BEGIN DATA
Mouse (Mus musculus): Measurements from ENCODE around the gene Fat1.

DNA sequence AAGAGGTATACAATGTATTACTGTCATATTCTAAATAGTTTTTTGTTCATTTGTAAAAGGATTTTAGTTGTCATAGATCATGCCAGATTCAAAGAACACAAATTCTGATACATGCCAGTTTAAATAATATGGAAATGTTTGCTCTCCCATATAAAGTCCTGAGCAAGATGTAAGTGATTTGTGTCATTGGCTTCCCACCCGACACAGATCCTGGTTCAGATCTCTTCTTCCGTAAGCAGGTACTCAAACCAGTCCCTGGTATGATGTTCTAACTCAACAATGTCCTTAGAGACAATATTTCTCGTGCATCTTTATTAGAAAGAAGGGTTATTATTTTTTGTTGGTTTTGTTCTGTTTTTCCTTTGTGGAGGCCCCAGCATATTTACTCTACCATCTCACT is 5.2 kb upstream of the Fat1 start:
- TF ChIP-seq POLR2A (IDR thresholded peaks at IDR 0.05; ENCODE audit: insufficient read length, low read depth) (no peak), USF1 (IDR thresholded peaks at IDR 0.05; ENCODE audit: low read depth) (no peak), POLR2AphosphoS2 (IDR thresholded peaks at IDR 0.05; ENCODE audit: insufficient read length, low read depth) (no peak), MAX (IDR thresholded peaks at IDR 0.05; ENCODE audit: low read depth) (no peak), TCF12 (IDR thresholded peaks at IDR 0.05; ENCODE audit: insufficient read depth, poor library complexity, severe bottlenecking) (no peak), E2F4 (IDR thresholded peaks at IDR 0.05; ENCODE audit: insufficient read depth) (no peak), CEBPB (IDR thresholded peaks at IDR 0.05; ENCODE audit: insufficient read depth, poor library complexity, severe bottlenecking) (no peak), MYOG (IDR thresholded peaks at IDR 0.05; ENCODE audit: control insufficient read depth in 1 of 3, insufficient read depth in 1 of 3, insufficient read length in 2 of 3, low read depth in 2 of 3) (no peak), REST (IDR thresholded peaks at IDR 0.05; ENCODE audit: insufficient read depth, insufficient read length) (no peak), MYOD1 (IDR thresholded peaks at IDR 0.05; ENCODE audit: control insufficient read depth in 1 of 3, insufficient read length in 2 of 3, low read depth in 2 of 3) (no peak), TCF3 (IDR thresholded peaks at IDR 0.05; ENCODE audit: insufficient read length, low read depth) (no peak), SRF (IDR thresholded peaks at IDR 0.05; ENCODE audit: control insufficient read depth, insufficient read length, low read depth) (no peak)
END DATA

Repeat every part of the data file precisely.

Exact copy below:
Mouse (Mus musculus): Measurements from ENCODE around the gene Fat1.

DNA sequence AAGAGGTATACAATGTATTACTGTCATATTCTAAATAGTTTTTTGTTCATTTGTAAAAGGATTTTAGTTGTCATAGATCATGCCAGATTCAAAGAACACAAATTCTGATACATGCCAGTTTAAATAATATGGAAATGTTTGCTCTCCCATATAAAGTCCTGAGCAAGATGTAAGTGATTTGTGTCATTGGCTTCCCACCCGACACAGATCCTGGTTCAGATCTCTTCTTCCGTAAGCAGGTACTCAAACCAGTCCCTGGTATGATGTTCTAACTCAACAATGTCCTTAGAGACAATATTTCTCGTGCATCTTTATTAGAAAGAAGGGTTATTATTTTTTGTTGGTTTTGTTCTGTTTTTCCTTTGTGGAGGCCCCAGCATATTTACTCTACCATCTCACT is 5.2 kb upstream of the Fat1 start:
- TF ChIP-seq POLR2A (IDR thresholded peaks at IDR 0.05; ENCODE audit: insufficient read length, low read depth) (no peak), USF1 (IDR thresholded peaks at IDR 0.05; ENCODE audit: low read depth) (no peak), POLR2AphosphoS2 (IDR thresholded peaks at IDR 0.05; ENCODE audit: insufficient read length, low read depth) (no peak), MAX (IDR thresholded peaks at IDR 0.05; ENCODE audit: low read depth) (no peak), TCF12 (IDR thresholded peaks at IDR 0.05; ENCODE audit: insufficient read depth, poor library complexity, severe bottlenecking) (no peak), E2F4 (IDR thresholded peaks at IDR 0.05; ENCODE audit: insufficient read depth) (no peak), CEBPB (IDR thresholded peaks at IDR 0.05; ENCODE audit: insufficient read depth, poor library complexity, severe bottlenecking) (no peak), MYOG (IDR thresholded peaks at IDR 0.05; ENCODE audit: control insufficient read depth in 1 of 3, insufficient read depth in 1 of 3, insufficient read length in 2 of 3, low read depth in 2 of 3) (no peak), REST (IDR thresholded peaks at IDR 0.05; ENCODE audit: insufficient read depth, insufficient read length) (no peak), MYOD1 (IDR thresholded peaks at IDR 0.05; ENCODE audit: control insufficient read depth in 1 of 3, insufficient read length in 2 of 3, low read depth in 2 of 3) (no peak), TCF3 (IDR thresholded peaks at IDR 0.05; ENCODE audit: insufficient read length, low read depth) (no peak), SRF (IDR thresholded peaks at IDR 0.05; ENCODE audit: control insufficient read depth, insufficient read length, low read depth) (no peak)